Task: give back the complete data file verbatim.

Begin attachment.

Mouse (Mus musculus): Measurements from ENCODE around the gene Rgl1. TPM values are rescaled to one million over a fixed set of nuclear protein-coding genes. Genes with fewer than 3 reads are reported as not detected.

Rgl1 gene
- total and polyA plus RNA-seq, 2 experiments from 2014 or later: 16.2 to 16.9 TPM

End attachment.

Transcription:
Mouse (Mus musculus): Measurements from ENCODE around the gene Rgl1. TPM values are rescaled to one million over a fixed set of nuclear protein-coding genes. Genes with fewer than 3 reads are reported as not detected.

Rgl1 gene
- total and polyA plus RNA-seq, 2 experiments from 2014 or later: 16.2 to 16.9 TPM